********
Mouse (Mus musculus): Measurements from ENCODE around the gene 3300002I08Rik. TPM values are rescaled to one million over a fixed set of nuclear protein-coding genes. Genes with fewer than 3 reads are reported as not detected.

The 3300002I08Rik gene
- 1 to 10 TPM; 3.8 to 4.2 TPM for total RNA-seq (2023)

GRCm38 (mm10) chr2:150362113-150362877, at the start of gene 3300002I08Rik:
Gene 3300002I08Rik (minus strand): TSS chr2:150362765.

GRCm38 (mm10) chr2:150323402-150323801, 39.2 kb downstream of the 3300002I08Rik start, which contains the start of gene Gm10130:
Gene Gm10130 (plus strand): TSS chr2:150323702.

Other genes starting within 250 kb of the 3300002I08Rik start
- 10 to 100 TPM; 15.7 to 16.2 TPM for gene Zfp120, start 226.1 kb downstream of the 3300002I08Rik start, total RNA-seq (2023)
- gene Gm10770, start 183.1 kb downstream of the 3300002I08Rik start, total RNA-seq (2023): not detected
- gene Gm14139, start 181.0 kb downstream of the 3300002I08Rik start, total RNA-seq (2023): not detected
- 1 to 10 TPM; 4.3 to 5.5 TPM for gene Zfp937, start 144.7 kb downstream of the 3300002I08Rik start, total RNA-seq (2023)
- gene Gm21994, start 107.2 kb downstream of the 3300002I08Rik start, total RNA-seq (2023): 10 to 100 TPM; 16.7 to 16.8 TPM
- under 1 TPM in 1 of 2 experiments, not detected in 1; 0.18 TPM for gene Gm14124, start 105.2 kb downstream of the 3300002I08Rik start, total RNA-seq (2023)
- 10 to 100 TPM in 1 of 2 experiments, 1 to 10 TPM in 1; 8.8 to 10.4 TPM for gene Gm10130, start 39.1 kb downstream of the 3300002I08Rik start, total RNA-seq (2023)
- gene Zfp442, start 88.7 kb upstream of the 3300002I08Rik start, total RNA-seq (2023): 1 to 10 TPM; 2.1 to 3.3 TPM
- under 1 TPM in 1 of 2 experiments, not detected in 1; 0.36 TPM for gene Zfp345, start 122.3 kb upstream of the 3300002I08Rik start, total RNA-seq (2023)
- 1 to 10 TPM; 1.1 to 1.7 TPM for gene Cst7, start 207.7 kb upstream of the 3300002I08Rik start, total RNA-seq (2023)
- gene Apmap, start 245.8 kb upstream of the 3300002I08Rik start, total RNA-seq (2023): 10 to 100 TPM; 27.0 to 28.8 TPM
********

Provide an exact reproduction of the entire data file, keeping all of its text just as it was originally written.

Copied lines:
Mouse (Mus musculus): Measurements from ENCODE around the gene 3300002I08Rik. TPM values are rescaled to one million over a fixed set of nuclear protein-coding genes. Genes with fewer than 3 reads are reported as not detected.

The 3300002I08Rik gene
- 1 to 10 TPM; 3.8 to 4.2 TPM for total RNA-seq (2023)

GRCm38 (mm10) chr2:150362113-150362877, at the start of gene 3300002I08Rik:
Gene 3300002I08Rik (minus strand): TSS chr2:150362765.

GRCm38 (mm10) chr2:150323402-150323801, 39.2 kb downstream of the 3300002I08Rik start, which contains the start of gene Gm10130:
Gene Gm10130 (plus strand): TSS chr2:150323702.

Other genes starting within 250 kb of the 3300002I08Rik start
- 10 to 100 TPM; 15.7 to 16.2 TPM for gene Zfp120, start 226.1 kb downstream of the 3300002I08Rik start, total RNA-seq (2023)
- gene Gm10770, start 183.1 kb downstream of the 3300002I08Rik start, total RNA-seq (2023): not detected
- gene Gm14139, start 181.0 kb downstream of the 3300002I08Rik start, total RNA-seq (2023): not detected
- 1 to 10 TPM; 4.3 to 5.5 TPM for gene Zfp937, start 144.7 kb downstream of the 3300002I08Rik start, total RNA-seq (2023)
- gene Gm21994, start 107.2 kb downstream of the 3300002I08Rik start, total RNA-seq (2023): 10 to 100 TPM; 16.7 to 16.8 TPM
- under 1 TPM in 1 of 2 experiments, not detected in 1; 0.18 TPM for gene Gm14124, start 105.2 kb downstream of the 3300002I08Rik start, total RNA-seq (2023)
- 10 to 100 TPM in 1 of 2 experiments, 1 to 10 TPM in 1; 8.8 to 10.4 TPM for gene Gm10130, start 39.1 kb downstream of the 3300002I08Rik start, total RNA-seq (2023)
- gene Zfp442, start 88.7 kb upstream of the 3300002I08Rik start, total RNA-seq (2023): 1 to 10 TPM; 2.1 to 3.3 TPM
- under 1 TPM in 1 of 2 experiments, not detected in 1; 0.36 TPM for gene Zfp345, start 122.3 kb upstream of the 3300002I08Rik start, total RNA-seq (2023)
- 1 to 10 TPM; 1.1 to 1.7 TPM for gene Cst7, start 207.7 kb upstream of the 3300002I08Rik start, total RNA-seq (2023)
- gene Apmap, start 245.8 kb upstream of the 3300002I08Rik start, total RNA-seq (2023): 10 to 100 TPM; 27.0 to 28.8 TPM